FTC to appeal against Microsoft’s $69 bn deal for Activision

The U.S. Federal Trade Commission has decided to appeal the federal judge’s ruling allowing Microsoft to go ahead with the $69 billion deal for the acquisition of Activision Blizzard, Reuters news report said.
Microsoft-in-China-518x420This legal battle highlights the complexities surrounding antitrust concerns and the power dynamics within the video game market.

The FTC’s initial argument against the merger was that it would harm consumers by granting Microsoft exclusive access to popular games like “Call of Duty,” thereby limiting competition. However, Judge Jacqueline Scott Corley rejected this argument, stating that the FTC failed to demonstrate that the merger would “probably substantially lessen competition.” Instead, she suggested that the FTC needed to prove that the deal “may” harm competition, a lower burden of proof.

Legal experts have debated the appropriateness of the standard set by Judge Corley. Some argue that she may have erred in her interpretation of the U.S. antitrust law, which requires the FTC to show that the proposed deal “may” harm competition. Others contend that appeals courts typically defer to judges on matters of fact, making it challenging for the FTC to overturn the ruling.

Microsoft’s $69 billion acquisition of Activision Blizzard is not only its largest-ever deal but also the biggest in the history of the video game industry. This acquisition would consolidate Microsoft’s position in the gaming market and potentially give it a significant advantage over competitors like Sony and Nintendo. The FTC’s concerns about Microsoft using its ownership of Activision games to exclude rival console makers from accessing popular titles underscore the potential anticompetitive implications of the deal.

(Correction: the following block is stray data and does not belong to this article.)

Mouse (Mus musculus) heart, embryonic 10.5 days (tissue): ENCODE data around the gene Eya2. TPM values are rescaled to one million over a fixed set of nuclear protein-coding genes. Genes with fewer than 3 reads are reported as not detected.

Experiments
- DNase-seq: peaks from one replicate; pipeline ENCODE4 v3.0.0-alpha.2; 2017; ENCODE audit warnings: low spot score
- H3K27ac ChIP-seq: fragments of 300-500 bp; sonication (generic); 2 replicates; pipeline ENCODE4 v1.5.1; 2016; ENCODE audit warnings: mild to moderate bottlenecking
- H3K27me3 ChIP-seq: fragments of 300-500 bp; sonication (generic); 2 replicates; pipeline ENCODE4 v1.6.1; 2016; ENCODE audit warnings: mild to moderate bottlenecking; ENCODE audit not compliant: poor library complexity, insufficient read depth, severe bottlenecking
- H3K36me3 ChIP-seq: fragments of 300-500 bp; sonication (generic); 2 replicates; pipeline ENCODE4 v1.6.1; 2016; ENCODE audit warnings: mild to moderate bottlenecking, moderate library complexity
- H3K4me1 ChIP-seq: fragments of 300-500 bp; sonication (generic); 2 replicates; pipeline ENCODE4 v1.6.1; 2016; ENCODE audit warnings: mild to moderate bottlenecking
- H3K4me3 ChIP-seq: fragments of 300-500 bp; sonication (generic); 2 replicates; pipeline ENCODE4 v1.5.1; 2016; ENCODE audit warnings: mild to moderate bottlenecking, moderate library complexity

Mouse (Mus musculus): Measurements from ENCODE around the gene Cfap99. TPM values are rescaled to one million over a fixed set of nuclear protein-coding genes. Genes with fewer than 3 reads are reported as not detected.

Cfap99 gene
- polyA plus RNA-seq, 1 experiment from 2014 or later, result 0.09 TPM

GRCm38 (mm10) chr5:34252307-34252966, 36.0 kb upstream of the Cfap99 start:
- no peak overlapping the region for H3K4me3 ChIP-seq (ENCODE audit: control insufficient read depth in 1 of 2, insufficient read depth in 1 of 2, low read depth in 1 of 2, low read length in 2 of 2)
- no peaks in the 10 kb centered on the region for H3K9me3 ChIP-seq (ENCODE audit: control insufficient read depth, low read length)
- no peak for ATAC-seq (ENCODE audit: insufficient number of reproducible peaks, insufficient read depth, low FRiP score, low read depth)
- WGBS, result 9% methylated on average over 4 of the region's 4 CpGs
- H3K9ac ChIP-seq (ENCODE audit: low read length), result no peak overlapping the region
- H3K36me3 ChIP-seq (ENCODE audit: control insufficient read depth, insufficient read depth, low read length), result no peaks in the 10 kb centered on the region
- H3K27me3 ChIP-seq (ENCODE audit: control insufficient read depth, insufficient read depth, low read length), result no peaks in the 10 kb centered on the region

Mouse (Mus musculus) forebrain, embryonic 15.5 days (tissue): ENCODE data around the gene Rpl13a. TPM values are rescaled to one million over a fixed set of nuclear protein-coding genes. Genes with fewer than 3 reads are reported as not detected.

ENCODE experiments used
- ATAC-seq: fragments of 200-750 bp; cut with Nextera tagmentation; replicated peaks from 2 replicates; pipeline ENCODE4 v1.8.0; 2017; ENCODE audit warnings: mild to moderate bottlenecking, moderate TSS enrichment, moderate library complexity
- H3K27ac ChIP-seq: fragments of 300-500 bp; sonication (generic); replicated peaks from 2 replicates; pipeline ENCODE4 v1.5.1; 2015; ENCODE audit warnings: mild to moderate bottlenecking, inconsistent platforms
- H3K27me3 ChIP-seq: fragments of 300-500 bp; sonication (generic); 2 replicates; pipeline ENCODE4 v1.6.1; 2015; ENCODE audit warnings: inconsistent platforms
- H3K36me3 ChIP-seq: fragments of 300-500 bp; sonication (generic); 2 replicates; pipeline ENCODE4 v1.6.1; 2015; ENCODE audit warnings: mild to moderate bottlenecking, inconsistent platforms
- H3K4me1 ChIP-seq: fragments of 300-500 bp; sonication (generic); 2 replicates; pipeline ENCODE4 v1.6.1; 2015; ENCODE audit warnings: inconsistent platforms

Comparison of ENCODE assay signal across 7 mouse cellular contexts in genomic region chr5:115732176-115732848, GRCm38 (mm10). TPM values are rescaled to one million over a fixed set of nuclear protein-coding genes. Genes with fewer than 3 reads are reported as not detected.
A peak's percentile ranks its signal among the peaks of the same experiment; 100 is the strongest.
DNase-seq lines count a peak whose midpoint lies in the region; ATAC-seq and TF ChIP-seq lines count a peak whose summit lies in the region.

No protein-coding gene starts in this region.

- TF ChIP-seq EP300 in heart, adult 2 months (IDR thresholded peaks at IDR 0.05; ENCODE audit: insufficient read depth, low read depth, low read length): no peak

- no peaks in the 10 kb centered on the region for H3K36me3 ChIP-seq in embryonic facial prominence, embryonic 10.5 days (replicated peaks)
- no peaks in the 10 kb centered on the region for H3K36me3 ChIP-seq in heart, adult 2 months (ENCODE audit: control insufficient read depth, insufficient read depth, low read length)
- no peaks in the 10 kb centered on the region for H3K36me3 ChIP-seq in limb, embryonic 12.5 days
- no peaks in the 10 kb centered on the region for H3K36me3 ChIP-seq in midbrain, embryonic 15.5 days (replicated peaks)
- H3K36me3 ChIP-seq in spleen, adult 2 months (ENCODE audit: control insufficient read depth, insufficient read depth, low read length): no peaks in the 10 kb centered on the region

To address some of these concerns, Microsoft has agreed to license “Call of Duty” to rivals, including a 10-year contract with Nintendo. This move is aimed at mitigating the perception that Microsoft would use its newfound control over Activision’s content to monopolize the market. Additionally, the UK’s Competition and Markets Authority (CMA) has expressed openness to considering Microsoft’s proposals to resolve antitrust concerns, indicating that a resolution may be possible in the UK.

The significance of this case extends beyond the immediate consequences for Microsoft and Activision Blizzard. It raises broader questions about the future of the gaming industry and the regulatory landscape surrounding mergers and acquisitions. With the gaming market expected to grow substantially in the coming years, reaching an estimated value of $321 billion, according to PwC, regulators are increasingly focused on ensuring fair competition and preventing anticompetitive practices.

The outcome of this appeal will have far-reaching implications for the gaming industry and how future mergers and acquisitions are evaluated. It will shape the balance of power among major players in the market and set a precedent for the level of proof required to block similar deals in the future. As the appeal proceeds to the Ninth Circuit Court of Appeals, the resolution of this case will be closely watched by industry participants, regulators, and legal experts alike.

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